To pile onto that, the Paradym maintains a high level of adjustability that is consistent with the best drivers on the market.
Some drivers are flat out ugly. Not the Paradym. With a well rounded chassis, symmetrical top view, and understated lines, the driver looks phenomenal.
In the past, Callaway has tried to play with shape for both the awe factor and various performance changes. With the Paradym, they have come back to what works and done it well.
Color and Design
It's hard these days to find a driver than fits into the middle ground of not too bright but not too traditional. We feel that the Paradym fits into this niche. Featuring deep blue camo with gold accents, there is some color to the driver without standing out too much in the crowd.
As far as design goes, the only surface feature that is different than a tradition driver is the sliding weight on the back of the driver that adds a little thickness to the trail side of the club. While this is a different feature that changes the appearance of the driver, it was incorporated well so that the visual difference is subtle and pleasing.
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Speaking of that sliding weight, that is just one of the adjustability features of the Paradym. By allowing you to move the weight back and forth from toe to heel, the Paradym allows you to customize your ball flight a bit.
More weight in the toe for more fade. More weight in the heel for more draw.
To pair with this, all Callaway drivers are equipped with an adjustable hosel that allows you to make changes to three different characteristics. The way it's designed can be a little confusing as to the way it impacts the performance of your driver, so make sure to do some research or consult an expert before making those adjustments.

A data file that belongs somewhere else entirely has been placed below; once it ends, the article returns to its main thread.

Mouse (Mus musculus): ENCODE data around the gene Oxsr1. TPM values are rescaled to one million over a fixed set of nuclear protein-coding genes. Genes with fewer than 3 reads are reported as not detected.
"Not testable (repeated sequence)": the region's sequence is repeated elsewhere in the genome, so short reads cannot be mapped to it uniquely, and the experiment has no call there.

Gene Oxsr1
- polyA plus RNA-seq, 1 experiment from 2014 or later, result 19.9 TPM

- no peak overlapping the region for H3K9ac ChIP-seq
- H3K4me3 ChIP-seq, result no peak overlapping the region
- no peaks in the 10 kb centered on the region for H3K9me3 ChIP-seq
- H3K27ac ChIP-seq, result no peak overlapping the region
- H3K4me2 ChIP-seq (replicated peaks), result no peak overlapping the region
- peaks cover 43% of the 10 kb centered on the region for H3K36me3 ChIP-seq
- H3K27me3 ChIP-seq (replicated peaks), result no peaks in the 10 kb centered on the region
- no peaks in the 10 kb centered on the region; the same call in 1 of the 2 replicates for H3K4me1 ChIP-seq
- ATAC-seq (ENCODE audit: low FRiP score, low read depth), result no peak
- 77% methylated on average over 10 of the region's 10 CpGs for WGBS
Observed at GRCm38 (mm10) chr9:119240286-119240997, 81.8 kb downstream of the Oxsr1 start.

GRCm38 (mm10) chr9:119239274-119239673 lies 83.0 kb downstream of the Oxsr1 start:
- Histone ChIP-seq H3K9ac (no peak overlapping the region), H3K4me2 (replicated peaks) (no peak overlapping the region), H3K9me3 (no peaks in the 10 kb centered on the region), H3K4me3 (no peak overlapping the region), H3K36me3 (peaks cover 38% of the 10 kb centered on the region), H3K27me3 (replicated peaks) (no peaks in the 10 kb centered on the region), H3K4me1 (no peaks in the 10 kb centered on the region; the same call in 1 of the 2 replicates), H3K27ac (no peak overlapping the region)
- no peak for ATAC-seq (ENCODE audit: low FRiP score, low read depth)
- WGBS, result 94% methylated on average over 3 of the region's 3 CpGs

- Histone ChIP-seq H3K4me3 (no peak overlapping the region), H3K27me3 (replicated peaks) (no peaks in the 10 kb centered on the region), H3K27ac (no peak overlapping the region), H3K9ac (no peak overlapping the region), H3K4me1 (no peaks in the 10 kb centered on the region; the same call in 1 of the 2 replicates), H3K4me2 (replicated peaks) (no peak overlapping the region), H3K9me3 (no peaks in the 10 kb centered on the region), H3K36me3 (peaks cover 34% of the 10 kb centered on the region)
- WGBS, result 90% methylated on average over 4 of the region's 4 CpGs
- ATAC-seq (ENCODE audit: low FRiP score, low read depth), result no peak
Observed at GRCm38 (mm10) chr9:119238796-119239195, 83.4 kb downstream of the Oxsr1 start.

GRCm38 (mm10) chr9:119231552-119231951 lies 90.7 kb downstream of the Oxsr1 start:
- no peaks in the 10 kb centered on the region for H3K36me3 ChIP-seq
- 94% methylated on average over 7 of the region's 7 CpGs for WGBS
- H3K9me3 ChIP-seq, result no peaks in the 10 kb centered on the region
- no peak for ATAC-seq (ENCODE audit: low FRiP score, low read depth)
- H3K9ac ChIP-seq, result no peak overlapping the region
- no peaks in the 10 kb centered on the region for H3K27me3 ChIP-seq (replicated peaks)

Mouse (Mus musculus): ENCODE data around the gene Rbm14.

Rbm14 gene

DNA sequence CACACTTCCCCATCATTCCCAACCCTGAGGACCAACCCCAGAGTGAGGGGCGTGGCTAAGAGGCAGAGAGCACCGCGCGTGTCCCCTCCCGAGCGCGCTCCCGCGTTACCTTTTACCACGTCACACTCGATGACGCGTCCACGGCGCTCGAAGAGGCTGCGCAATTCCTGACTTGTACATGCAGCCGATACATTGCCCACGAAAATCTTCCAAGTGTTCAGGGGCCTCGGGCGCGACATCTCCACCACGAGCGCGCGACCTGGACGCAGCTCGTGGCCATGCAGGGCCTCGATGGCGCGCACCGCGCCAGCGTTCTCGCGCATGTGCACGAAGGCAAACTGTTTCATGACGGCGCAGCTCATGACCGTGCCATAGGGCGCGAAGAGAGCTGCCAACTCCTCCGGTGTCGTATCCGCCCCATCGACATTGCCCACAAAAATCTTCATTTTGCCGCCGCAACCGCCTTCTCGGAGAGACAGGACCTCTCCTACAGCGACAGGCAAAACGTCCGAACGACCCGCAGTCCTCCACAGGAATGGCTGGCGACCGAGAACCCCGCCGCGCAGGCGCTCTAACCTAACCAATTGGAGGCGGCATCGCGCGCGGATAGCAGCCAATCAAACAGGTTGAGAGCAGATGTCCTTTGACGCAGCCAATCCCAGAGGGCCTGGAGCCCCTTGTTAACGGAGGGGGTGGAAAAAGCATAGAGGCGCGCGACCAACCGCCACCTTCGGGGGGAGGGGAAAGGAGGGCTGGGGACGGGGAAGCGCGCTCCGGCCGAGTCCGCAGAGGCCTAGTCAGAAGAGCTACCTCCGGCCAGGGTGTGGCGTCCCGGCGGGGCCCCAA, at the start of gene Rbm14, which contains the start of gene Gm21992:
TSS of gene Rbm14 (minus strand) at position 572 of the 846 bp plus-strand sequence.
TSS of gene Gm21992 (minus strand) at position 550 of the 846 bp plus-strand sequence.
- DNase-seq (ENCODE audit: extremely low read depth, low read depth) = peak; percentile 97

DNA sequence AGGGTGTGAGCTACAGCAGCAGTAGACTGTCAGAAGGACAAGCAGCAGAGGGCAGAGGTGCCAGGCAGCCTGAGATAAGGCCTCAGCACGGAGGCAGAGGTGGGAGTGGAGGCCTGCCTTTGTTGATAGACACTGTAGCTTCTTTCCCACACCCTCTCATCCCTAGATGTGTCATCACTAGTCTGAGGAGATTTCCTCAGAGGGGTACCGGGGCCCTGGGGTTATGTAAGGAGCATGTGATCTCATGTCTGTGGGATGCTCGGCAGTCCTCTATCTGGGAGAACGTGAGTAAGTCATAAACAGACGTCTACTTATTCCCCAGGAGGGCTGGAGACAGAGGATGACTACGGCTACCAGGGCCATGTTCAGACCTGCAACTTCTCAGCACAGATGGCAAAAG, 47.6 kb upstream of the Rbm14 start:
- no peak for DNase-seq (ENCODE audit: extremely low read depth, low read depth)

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The Callaway Paradym sits at a competitive-to-market price of $600 for an "off the rack" option. This is the same as drivers like the Titleist TSR and Taylormade Stealth 2 HD models, so your choice is more a matter of personal preference and which one performs the best than it is a matter of budget.
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What We Like
What We Don't Like
Wrapping Up The Callaway Paradym Driver Review
To sum up our experience with the and put a cap on our Callaway Paradym driver review, there are 3 things to say.
First, this driver looks phenomenal. It's not as monotone as the Titleist TSR or Ping G425, but also not outrageous and bright like the Taylormade Stealth. Callaway did a stunning job on the aesthetics.
Second, the carbon chassis of the club head is like a double edged sword. It provides the benefit of added club head speed - and therefore added distance - but also makes it more difficult to fully feel and control the face and head. The end result for us was a mix of incredible result when we hit it solid, but less solid strikes than other drivers.
And third, it is very customizable. Between the sliding back weight and highly adjustable hosel, there is a setting for just about any type of swing, making it a top choice for golfers with a slice.
The only real downside is the lack of guidance about how each adjustment setting affects the dynamic of the club.